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Choosing A Nursing Home In The Washington D.C. Area

Deciding to place a family member or loved one into a nursing home is a difficult decision. Choosing the right nursing home can seem overwhelming, but the experienced Washington D.C. elder law attorneys at Bertram & Amell can help you find the right nursing home in the Washington, D.C. area. With so many choices, insurance issues, and varied amenities, knowing where to begin is daunting. Thankfully, there are many resources to help you find a nursing home that is right for your loved one.

Find the Right Type of Facility

Finding the right type of facility will depend on your loved one’s particular needs or diagnosis. Certain facilities focus on Alzheimer’s disease and dementia care. Other facilities might offer specialized activities or programs that your family member needs. Medicare’s Nursing Home Compare is a great resource to help you find the right facility.

Payment and Insurance Considerations

Nursing homes can be very expensive, and Medicare does not pay for long-term care stays in a skilled nursing facility. Other programs, such as Medicaid, can pay for some or all of the cost of a nursing home stay, but there are limitations to these programs which should be discussed with a qualified attorney. Long-term care insurance is another option to help assist with the cost of a nursing home. As with any insurance or other payment method, you should review your family’s financial situation and look for a facility within your budget. Speak with the nursing home director and ask about payment options and insurance acceptance.

Visiting A Nursing Home

Recommendations and reviews will help guide you to a short list of skilled nursing facilities, but the only way to know if the facility is the right one is by visiting. When visiting a nursing home, be sure to observe the residents and staff. Some things to look for include:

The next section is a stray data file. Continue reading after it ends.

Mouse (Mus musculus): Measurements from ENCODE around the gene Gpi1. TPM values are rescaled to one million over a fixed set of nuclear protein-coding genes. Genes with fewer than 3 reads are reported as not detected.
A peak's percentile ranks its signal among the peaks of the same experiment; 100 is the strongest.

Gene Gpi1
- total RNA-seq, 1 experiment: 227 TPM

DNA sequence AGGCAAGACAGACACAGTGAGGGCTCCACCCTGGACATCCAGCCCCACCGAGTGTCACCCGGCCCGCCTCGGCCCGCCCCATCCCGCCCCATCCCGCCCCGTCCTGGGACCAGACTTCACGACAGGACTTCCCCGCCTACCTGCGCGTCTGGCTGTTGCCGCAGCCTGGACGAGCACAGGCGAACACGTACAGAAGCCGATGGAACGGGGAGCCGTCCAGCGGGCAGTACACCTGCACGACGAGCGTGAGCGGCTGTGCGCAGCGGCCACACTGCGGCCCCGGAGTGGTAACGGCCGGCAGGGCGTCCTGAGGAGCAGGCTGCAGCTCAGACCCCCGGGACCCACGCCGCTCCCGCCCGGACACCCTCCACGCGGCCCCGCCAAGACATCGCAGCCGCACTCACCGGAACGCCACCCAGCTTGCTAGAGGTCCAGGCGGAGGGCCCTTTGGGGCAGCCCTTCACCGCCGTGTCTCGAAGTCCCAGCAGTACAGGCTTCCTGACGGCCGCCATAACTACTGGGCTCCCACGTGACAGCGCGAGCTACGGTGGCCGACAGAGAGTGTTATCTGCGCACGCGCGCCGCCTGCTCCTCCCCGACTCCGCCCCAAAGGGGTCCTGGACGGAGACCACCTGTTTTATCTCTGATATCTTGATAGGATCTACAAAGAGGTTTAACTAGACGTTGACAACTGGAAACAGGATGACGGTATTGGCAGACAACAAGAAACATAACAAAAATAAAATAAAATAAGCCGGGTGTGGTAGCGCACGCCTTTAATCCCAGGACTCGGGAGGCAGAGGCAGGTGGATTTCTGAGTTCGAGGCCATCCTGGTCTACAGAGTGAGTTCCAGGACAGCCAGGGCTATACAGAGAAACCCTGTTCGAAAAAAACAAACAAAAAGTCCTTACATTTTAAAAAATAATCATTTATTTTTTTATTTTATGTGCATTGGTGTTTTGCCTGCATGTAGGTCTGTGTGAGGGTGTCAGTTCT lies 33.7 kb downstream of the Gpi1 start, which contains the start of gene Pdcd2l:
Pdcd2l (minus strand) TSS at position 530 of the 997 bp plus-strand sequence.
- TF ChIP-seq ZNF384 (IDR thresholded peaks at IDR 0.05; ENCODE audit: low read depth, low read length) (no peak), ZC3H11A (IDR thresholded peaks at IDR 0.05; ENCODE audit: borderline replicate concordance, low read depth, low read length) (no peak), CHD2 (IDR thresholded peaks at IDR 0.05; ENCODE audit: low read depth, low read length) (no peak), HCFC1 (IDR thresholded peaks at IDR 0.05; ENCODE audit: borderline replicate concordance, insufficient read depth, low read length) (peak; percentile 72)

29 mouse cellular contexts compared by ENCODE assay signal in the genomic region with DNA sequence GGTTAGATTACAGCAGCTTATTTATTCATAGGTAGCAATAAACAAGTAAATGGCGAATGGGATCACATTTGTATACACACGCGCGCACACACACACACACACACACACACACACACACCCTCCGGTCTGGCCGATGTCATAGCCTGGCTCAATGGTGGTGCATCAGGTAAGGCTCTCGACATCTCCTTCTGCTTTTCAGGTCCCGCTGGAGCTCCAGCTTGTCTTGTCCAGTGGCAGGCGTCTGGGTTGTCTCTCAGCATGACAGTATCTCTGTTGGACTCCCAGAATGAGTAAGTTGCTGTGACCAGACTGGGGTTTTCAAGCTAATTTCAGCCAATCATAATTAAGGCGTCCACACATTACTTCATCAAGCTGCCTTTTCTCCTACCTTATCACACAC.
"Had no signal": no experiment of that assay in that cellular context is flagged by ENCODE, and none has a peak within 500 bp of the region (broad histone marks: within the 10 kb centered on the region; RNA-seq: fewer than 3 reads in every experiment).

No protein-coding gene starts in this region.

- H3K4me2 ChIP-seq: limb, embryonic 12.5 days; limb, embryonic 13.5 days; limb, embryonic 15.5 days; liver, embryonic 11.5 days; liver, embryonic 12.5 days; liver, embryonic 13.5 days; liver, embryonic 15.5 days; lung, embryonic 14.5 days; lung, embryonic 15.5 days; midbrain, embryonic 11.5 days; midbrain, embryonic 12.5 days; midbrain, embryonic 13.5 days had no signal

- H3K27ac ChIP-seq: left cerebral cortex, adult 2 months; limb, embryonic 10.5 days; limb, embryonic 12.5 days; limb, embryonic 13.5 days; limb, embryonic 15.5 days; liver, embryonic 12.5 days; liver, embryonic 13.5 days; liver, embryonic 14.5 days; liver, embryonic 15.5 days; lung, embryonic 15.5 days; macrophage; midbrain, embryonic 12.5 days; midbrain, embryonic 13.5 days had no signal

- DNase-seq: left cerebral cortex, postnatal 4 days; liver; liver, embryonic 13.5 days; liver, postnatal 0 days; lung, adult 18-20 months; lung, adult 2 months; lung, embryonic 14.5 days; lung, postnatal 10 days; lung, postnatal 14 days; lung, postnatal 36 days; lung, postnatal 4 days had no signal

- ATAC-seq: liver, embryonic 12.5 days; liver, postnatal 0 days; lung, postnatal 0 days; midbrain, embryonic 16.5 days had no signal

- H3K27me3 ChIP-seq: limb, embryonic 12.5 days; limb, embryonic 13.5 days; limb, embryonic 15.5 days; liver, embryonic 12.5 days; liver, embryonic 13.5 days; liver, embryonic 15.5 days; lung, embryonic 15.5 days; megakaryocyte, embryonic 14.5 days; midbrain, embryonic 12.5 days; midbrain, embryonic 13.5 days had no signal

• Smell. With incontinent residents and uneaten/spilled food, nursing homes can be rampant with unpleasant odors. If the home smells particularly strong of urine, then it can be a sign that the facility is not cleaned often. Neglected urine accidents can penetrate floors if not cleaned promptly. This lack of cleanliness can be a telltale sign of the home’s general neglect or lack of staffing.
  • Staff. The greatest asset or downfall of a nursing home is the staff. Often overworked and underpaid, disgruntled or exhausted staff can lead to poor patient care. Talk to the staff and ask them about their shifts. If they are working a lot of overtime, this could indicate staffing issues. Speak with the nursing home’s director and ask about staffing ratios. Observe how the staff interacts with one another: are they spending time on their mobile phones or are they taking time to care for patients?
  • Food. Elderly persons are often on special diets (low salt, no sugar, etc.) which don’t necessarily provide for enticing meals. However, the food in a nursing home should be pleasant and palatable. Walk through the cafeteria, observe the residents eating, and even dine there.
  • Residents. Look at the activity levels of the residents. Are the residents out of their rooms and involved in activities with the staff? If so, this is the sign of a good nursing home that engages its residents. Seeing little to no residents outside of their rooms can be a sign of understaffing or poor resident care.

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